Monday, November 30, 2009

Alms for the Poor Entrepreneur

Goldman Sachs and Warren Buffet have teamed up to give money to low-income entrepreneurs. But there's a catch. Most of the money will be connected to courses the entrepreneurs must take from community colleges and small business development centers. I used to run a small business center at Norwalk Community College and had a federal grant to mentor low-income people who wanted to start businesses. It was very worthwhile work. Out of 80 people we mentored, about three actually started businesses.

That's why I wish that some of the Goldman-Buffet largess ($500 million) would also go to entrepreneurs who already know what they are doing but are finding it hard to get the capital to jump-start their businesses. I know several entrepreneurs like that.

Banks have cut way back on the money they're lending to small business. They are cutting back on credit lines and credit cards. Small businesses are hurting badly, even though new small businesses are the engines of growth and employment in our great country.

I think community colleges are wonderful. And I believe it is essential for business owners and entrepreneurs to understand business. But there are many other ways I believe this money could help more businesses to get started and grow.

Read more here:

Wednesday, November 25, 2009

Marketers Learn From Online Chat

When I was in business school, and later when I worked at General Foods (now Kraft), one of the fundamental tenets of marketing we were taught is to focus on the end benefit for the consumer. As I built my career in marketing and advertising, that concept was always at the heart of any marketing message. While you can talk about the technical reasons a product works well, and you can show such things in a brief demonstration, the focus of any ad was on the product's benefit for the consumer. Benefits sell.

So I really had to laugh when I read an article in the Wall Street Journal that claimed big companies like IBM were surprised to learn from online chat between their customers that all the customers really cared about was what the product or service actually did for the customers - the end benefit. Gee, the customers didn't care about all the technical gee-wiz stuff that IBM executives cared about.

I must say that I was truly amazed that a company like IBM didn't already know this elementary rule of marketing and that they had to learn it from online chat. Where have they been? (Probably just talking to themselves in corporate speak.) What has their advertising agency been saying to them? Was anyone listening? At least they're listening to consumers now. Yay for online chat!

When I work with entrepreneurs to develop a business or marketing plan, the one thing I emphasize is focusing on the end benefit for the target consumer. That is the message that must be developed and must come across. You'll see this in my Ten Questions Your Business Plan Must Answer on my website:

If you want to read more about marketers learning from online chat, visit All Things Digital or the Wall Street Journal --

Monday, November 16, 2009

New Tax Break for Business Could be Good

Despite the bad spin New York Times business columnist Gretchen Morgenson put on a new tax cut for businesses, I believe it actually could be highly beneficial for struggling small businesses. On November 6, 2009, President Obama signed a law enabling businesses of all sizes to carry back current loss from 2008 and 2009 for five years, instead of only two. That means they can offset profits from the boom. This new tax break is tucked into the Worker, Homeownership and Business Assistance Act of 2009. That's the same law that extends unemployment and renews the first-time homebuyer tax credit.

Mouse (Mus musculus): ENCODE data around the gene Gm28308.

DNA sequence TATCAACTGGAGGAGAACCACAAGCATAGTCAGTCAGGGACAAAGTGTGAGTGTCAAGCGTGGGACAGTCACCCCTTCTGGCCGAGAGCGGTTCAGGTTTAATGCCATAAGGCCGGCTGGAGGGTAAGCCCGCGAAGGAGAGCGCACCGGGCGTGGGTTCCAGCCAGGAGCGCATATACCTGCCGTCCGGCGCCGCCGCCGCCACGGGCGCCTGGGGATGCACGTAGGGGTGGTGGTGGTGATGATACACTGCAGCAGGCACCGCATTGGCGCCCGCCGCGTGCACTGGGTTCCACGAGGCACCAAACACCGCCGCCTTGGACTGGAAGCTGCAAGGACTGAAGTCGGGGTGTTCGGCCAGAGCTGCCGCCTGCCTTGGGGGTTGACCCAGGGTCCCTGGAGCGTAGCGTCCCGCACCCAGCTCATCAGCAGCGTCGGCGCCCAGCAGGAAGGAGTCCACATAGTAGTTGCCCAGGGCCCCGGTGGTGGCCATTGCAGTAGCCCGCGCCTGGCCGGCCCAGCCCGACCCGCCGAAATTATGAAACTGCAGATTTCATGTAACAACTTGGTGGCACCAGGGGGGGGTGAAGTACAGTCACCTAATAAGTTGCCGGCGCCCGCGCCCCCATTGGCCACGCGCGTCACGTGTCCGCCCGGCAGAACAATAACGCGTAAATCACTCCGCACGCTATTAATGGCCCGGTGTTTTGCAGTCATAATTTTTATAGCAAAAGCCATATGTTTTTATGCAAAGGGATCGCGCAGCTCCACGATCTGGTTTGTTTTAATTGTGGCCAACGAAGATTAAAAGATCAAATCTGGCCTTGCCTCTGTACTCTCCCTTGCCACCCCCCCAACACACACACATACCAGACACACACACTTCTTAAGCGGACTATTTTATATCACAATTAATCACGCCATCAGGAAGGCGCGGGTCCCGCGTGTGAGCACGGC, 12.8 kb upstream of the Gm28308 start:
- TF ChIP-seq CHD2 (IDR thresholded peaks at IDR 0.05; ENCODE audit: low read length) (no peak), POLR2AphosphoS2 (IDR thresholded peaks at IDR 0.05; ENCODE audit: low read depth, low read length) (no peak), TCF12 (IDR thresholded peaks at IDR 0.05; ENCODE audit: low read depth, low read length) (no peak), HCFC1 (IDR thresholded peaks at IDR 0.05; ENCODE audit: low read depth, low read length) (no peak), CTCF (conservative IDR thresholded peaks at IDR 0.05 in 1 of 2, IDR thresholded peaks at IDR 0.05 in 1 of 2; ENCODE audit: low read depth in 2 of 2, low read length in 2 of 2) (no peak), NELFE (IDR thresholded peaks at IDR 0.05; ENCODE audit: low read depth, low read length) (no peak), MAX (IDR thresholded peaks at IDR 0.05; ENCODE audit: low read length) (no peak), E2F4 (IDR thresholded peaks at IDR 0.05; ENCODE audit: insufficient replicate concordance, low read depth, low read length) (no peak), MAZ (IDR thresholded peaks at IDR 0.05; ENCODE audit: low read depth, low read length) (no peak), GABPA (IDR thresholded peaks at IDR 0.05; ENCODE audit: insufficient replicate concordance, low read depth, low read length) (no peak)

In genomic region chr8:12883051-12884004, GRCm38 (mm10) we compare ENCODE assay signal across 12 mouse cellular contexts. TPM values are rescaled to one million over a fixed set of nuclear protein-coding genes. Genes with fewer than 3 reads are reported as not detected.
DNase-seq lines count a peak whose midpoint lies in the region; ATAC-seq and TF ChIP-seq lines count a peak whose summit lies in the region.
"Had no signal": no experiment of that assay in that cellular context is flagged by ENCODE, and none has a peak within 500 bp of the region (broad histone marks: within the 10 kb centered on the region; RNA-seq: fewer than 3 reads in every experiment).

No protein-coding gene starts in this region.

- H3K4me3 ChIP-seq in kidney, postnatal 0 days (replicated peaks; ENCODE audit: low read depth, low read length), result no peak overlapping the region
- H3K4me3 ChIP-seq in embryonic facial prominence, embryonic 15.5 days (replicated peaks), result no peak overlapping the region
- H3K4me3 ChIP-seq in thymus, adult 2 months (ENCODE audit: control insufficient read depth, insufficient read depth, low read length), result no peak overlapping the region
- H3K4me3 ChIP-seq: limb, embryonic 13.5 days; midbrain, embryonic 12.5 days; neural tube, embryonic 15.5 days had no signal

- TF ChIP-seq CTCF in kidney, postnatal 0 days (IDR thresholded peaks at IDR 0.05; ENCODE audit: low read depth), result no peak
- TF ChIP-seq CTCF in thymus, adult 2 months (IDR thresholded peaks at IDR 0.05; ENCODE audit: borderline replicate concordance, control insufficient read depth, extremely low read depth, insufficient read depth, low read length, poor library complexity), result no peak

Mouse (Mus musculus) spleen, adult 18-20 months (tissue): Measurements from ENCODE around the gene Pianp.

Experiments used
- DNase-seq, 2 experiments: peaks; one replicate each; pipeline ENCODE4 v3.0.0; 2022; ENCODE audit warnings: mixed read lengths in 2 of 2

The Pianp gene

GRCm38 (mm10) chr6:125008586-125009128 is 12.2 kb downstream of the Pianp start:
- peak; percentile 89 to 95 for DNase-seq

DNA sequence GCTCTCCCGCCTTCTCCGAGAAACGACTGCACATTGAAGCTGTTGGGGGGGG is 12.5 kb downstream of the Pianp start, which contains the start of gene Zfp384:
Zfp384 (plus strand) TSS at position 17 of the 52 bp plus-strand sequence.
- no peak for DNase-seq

While Gretchen bemoans this action as an unneeded, unwarranted gift to large, lobbying, cash-rich home developers who helped get us into our current financial mess, I feel somewhat differently. Many businesses - mom and pop stores, small contractors, manufacturers and other small businesses that make up the backbone of our country may be getting the cash relief they need to stay in business. That relief will come in the form of a tax refund, after they recalculate past tax bills from years past.

As Ms. Morgenson points out companies can "offset losses incurred in 2008 and 2009 against profits booked as far back as 2004. The tax cuts will generate corporate refunds or relief worth about $33 billion, according to an administration estimate." I will admit that when I first read her column, I was disgusted by such a gift to the already wealthy. But later, after a dinner conversation about it with my husband, I had second thoughts. I realized that this break could be good and could help the recovery, even if it rewards builders who do not plan to build until demand for new homes resumes.

Read the article in the New York Times:

Fair Game
Home Builders (You Heard That Right) Get a Gift
Published: November 15, 2009
Analysts say home builders will be among the biggest beneficiaries of a new tax break.

Friday, November 13, 2009

10 Questions Your Business Plan Must Answer

This week an entrepreneur called me to see if I could help her develop a business plan. She found me on the Internet and had been intrigued by my Web site, particularly my list of 10 questions a business plan must answer.

I told her that I had developed the questions based upon my 10 years of experience in writing business plans and my 15 years of mentoring and teaching entrepreneurs. Since I've been trying to include useful tips in some of my posts, I thought I'd put down my list of 10 Questions. These are the sorts of questions you need to answer to develop a successful business and to be able to interest investors or lenders. There are a lot of ways to express the essentials that are covered by my questions. I'm using language with the least amount of jargon.

If you want to learn the venture capitalist jargon, know more about business planning or speak to me about answering the questions for your business, email me at:

Ten Questions Your Business Plan Must Answer
1. What is your big idea?
2. What are you selling?
3. Who will buy it?
4. Why will they buy it?
5. How large is the market of potential buyers and is it growing?
6. Who is your competition and how is you business different from theirs?
7. What will it take to make and sell your product or service?
8. How will you get the news out to potential buyers?
9. Who makes up your management team?
10. How and when will you make a profit?

Monday, November 9, 2009

Events for Entrepreneurs